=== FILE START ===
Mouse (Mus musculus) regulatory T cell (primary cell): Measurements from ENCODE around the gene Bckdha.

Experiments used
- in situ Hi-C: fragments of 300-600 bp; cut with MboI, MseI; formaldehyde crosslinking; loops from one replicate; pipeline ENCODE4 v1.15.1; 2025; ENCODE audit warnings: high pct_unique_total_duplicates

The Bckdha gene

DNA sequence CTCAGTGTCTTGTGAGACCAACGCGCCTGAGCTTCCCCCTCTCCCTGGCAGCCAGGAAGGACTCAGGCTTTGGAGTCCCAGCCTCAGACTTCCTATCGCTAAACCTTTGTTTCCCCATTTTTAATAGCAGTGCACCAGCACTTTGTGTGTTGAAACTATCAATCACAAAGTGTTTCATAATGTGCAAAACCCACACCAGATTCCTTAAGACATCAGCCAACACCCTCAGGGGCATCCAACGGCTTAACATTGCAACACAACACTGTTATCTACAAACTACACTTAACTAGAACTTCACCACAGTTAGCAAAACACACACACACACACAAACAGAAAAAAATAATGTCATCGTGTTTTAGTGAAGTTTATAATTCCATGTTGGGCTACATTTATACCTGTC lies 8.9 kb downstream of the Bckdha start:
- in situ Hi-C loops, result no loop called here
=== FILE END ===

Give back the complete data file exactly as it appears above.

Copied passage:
Mouse (Mus musculus) regulatory T cell (primary cell): Measurements from ENCODE around the gene Bckdha.

Experiments used
- in situ Hi-C: fragments of 300-600 bp; cut with MboI, MseI; formaldehyde crosslinking; loops from one replicate; pipeline ENCODE4 v1.15.1; 2025; ENCODE audit warnings: high pct_unique_total_duplicates

The Bckdha gene

DNA sequence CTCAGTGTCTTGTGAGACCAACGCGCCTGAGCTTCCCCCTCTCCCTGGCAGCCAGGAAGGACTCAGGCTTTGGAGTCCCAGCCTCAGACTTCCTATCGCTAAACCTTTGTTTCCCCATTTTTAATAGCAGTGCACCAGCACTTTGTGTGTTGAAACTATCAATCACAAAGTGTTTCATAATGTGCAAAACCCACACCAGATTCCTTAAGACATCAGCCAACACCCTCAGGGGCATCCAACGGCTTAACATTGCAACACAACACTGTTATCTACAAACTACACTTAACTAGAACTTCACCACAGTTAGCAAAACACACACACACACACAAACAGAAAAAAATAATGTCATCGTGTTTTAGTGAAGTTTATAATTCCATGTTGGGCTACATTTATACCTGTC lies 8.9 kb downstream of the Bckdha start:
- in situ Hi-C loops, result no loop called here